The Wilpons are no strangers to Ponzi schemes

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Alison Cowan of the New York Times reports that the Bernie Madoff affair was not the first time the Wilpons have had to pay back money as a result of getting in early on a Ponzi scheme:

But for the owners, Fred Wilpon and Saul Katz, it is not the first time they have had their names and personal fortunes roughed up in a Ponzi scheme. An investment firm started by the two men had to pay back nearly $13 million two years ago when a hedge fund run by the scion of a wealthy New Orleans family collapsed in what was then regarded as one of Wall Street’s more brazen frauds.

I spent two years of my professional life defending a guy convicted of running a $50 million fraud, and part of that involved a number of mini-ponzi schemes and other assorted activities.  One thing I learned is that a great number of the victims of such schemes are people who really like the idea of getting rich quick and who, either out of simple negligence or out of willful blindness, are eager to give their money to someone who promises quick and/or outsized returns on investment. Yes, some people are truly innocent victims, with the fraudsters creating elaborate schemes which withstand a reasonable amount of due diligence by the investor. But often times people are willing to skimp on the diligence because they are so dazzled by the prospect of boffo returns.

I have no idea where the Wilpons fall in all of this.  But I do know that it’s not often that investors get burned by not just one, but two ponzi schemes. Especially allegedly sophisticated investors like the Wilpons.

Yasiel Puig’s one-game suspension has been rescinded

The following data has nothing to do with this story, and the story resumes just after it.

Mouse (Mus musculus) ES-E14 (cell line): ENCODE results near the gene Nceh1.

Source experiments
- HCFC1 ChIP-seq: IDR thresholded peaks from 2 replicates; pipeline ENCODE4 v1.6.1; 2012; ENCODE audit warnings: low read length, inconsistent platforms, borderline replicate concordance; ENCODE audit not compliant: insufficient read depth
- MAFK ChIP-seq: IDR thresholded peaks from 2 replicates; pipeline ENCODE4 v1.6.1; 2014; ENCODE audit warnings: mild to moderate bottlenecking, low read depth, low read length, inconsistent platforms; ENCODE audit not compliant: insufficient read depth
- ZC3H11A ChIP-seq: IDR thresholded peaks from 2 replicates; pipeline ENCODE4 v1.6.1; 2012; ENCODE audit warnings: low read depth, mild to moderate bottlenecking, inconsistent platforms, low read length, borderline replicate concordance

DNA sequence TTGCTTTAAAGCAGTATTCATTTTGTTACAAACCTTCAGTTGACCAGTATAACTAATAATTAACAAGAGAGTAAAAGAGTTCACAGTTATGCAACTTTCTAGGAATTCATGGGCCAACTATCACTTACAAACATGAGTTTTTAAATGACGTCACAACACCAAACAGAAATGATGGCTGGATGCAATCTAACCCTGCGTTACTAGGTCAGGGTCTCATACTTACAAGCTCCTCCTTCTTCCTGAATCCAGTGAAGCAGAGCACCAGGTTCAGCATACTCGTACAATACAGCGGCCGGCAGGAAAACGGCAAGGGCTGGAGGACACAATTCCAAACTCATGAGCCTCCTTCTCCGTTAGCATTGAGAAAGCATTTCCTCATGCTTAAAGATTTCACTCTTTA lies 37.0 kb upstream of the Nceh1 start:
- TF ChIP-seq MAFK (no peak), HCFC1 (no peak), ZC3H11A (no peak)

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MLB.com’s Ken Gurnick reports that Dodgers outfielder Yasiel Puig‘s one-game suspension has been rescinded. Instead, he will make a charitable donation. The alternative “punishment” was agreed to by Major League Baseball and the Players’ Association.

Puig was suspended one game two weeks ago after flipping off some hecklers at Progressive Field in Cleveland. Puig showed remorse after the game, saying, “I stooped to their level.”

Entering Tuesday night’s action, Puig was batting .251/.331/.458 with 14 home runs and 41 RBI in 287 plate appearances.

Video: Adrian Beltre hits his 450th career home run

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Rangers third baseman Adrian Beltre picked a good time to hit his 450th home run. With the game tied 1-1 in the top of the ninth inning, Beltre took the first pitch he saw from closer Cody Allen for a ride, sending it into the left field seats at Progressive Field to break the tie.

The Rangers would go on to win 2-1. Beltre finished 2-for-4. He now has 2,969 career hits, leaving him 31 shy of becoming the 31st member of the 3,000 hit club.

On the season, Beltre is hitting .303/.373/.562 with five home run sand 22 RBI in 102 plate appearances.